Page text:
This document shows how to install Portworx with Google Kubernetes Engine (GKE).


Before installing Portworx-Enterprise, make sure your environment meets the following requirements:

  • Image type: Portworx is supported on GKE clusters provisioned on Ubuntu Node Images. So it is important to specify the node image as Ubuntu when creating clusters.

  • Resource requirements: Portworx requires that each node in the Kubernetes cluster has at least 4 CPUs and 4 GB memory for Portworx. It is important to keep this in mind when selecting the machine types during cluster creation.

  • Compute Admin and Service Account User Roles: These roles provides Portworx access to the Google Cloud Storage APIs to provision persistent disks. Make sure the user creating the GKE cluster has these roles.

Create a GKE cluster

Configure gcloud

If this is your first time running with Google Cloud, please follow the steps below to install the gcloud shell, configure your project and compute zone. If you already have gcloud set up, you can skip to the next section.

gcloud config set project $PROJECT_NAME
gcloud config set compute/region us-east1
gcloud config set compute/zone us-east1-b
sudo gcloud components update

Create your GKE cluster using gcloud

You have 2 options for the type of cluster you create: Regional or Zonal. Check out this link to find out more about regional clusters.

Create a zonal cluster

To create a 3-node zonal cluster in us-east1-a with auto-scaling enabled, run:

gcloud container clusters create px-demo \
    --zone us-east1-b \
    --disk-type=pd-ssd \
    --disk-size=50GB \
    --labels=portworx=gke \
    --machine-type=n1-highcpu-8 \
    --num-nodes=3 \
    --image-type ubuntu \
    --scopes compute-rw,storage-ro \
    --enable-autoscaling --max-nodes=6 --min-nodes=3

Create a regional cluster

If you want to create a 3-node regional in us-east1 cluster with auto-scaling enabled, type:

gcloud container clusters create px-demo \
     --region us-east1 \
     --node-locations us-east1-b,us-east1-c,us-east1-d \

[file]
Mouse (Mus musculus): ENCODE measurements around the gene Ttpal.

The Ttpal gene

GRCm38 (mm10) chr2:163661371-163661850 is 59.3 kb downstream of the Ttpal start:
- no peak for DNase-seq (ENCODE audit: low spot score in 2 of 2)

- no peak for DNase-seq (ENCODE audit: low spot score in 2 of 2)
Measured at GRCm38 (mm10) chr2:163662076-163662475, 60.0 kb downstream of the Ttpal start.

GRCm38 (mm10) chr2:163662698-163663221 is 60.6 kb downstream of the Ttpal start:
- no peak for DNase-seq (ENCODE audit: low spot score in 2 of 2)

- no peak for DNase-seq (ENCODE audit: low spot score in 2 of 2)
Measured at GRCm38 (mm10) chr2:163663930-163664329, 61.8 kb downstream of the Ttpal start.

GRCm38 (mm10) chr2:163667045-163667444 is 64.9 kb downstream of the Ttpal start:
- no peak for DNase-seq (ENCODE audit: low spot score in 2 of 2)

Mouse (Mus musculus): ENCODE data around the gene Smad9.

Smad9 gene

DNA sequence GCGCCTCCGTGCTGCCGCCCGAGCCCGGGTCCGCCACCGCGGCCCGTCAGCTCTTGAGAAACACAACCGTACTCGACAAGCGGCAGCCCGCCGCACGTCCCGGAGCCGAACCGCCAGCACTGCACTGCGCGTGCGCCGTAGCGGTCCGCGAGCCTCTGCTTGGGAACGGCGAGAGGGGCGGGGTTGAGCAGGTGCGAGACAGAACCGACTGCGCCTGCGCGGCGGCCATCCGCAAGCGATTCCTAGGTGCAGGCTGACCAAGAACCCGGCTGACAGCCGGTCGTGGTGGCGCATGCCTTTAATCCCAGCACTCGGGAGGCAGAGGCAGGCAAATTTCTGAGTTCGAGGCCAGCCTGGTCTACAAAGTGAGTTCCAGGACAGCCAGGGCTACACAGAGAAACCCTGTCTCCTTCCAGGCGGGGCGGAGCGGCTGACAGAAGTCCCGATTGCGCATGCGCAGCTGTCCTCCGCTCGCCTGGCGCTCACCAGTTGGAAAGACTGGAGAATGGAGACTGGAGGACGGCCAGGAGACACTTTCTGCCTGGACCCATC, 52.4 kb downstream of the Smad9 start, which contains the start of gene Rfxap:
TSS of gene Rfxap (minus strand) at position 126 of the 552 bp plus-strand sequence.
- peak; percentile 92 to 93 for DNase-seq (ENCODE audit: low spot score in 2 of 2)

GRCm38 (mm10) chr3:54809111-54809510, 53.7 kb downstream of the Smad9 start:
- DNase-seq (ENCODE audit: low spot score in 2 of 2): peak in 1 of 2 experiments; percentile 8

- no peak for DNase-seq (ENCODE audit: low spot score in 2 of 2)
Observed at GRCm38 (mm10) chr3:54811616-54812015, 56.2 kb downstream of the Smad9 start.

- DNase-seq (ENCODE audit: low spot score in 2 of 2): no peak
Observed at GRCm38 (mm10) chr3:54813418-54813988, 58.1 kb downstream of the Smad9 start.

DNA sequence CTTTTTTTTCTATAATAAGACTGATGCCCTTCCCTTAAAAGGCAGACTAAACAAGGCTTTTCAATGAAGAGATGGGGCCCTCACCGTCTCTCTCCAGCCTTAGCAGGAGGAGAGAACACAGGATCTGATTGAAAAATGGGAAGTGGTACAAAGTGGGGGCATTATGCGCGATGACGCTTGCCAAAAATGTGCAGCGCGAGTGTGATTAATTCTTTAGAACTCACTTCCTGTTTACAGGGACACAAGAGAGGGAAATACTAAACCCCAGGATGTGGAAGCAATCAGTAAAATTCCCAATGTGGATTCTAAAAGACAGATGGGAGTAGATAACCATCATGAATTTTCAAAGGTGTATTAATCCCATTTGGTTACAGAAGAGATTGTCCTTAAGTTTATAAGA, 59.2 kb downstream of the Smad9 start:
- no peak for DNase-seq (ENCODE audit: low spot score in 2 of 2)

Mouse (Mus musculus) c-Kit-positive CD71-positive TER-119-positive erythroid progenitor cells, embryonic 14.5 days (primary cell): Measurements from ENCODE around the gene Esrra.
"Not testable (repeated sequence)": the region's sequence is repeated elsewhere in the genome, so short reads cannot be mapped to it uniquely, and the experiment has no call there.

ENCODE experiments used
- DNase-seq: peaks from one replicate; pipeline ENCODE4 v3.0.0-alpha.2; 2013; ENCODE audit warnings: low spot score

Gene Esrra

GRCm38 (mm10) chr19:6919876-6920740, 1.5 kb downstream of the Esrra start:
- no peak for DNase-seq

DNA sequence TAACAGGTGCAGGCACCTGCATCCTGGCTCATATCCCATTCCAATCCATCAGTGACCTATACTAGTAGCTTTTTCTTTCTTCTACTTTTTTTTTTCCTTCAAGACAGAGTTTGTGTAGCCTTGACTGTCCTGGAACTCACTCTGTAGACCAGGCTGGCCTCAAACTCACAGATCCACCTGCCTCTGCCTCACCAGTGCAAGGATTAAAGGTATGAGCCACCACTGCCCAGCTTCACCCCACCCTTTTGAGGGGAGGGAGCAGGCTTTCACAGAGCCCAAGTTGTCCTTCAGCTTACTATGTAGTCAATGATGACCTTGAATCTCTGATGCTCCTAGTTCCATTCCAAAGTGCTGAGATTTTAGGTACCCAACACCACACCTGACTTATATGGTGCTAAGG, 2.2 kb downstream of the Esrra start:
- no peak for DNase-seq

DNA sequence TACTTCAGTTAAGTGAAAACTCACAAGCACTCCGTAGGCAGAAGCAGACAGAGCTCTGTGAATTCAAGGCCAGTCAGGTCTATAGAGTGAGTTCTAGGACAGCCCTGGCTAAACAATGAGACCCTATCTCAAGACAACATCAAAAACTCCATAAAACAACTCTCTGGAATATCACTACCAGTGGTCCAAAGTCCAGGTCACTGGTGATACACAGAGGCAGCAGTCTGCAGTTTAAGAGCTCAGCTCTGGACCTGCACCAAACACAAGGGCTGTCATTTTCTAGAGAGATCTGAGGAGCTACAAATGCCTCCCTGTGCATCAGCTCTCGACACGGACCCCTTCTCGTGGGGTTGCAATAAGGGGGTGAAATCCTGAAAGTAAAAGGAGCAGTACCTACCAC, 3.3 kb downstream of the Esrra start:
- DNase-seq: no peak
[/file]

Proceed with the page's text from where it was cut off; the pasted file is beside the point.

--disk-type=pd-ssd \
     --disk-size=50GB \
     --labels=portworx=gke \
     --machine-type=n1-highcpu-8 \
     --num-nodes=3 \
     --image-type ubuntu \
     --scopes compute-rw,storage-ro \
     --enable-autoscaling --max-nodes=6 --min-nodes=3

Set your default cluster

After the above command completes, let’s check that everything is properly set up and make this cluster the default cluster while using gcloud:

gcloud config set container/cluster px-demo
gcloud container clusters get-credentials px-demo

Next, we need to open access to the Compute API. Run the following command:

gcloud services enable compute.googleapis.com

Provide permissions to Portworx

Portworx requires a ClusterRoleBinding for your user to deploy the specs. You can do this using:

kubectl create clusterrolebinding myname-cluster-admin-binding \
    --clusterrole=cluster-admin --user=`gcloud info --format='value(config.account)'`


Portworx gets its storage capacity from the block storage mounted in the nodes and aggregates the capacity across all the nodes. This way, it creates a global storage pool. In our example, Portworx uses Persistent Disks (PD) as that block storage, where Portworx adds PDs automatically as the Kubernetes scales-out and removes PDs as nodes exit the cluster or get replaced.

Generate the specs

To install Portworx with Kubernetes, you must first generate Kubernetes manifests that you will deploy in your cluster:

  1. Navigate to PX-Central and log in, or create an account
  2. Select Install and Run to open the Spec Generator

    Screenshot showing install and run

  3. Select New Spec

    Screenshot showing new spec button

Portworx can also be installed using it’s Helm chart by following instructions here. The above method is recommended over helm as the wizard will guide you based on your environment.

Apply the specs

Apply the generated specs to your cluster.

kubectl apply -f px-spec.yaml
Monitor the portworx pods

Wait till all Portworx pods show as ready in the below output:

kubectl get pods -o wide -n kube-system -l name=portworx
Monitor Portworx cluster status
PX_POD=$(kubectl get pods -l name=portworx -n kube-system -o jsonpath='{.items[0].metadata.name}')
kubectl exec $PX_POD -n kube-system -- /opt/pwx/bin/pxctl status


Once you have a running Portworx installation, below sections are useful.

Last edited: Wednesday, Apr 8, 2020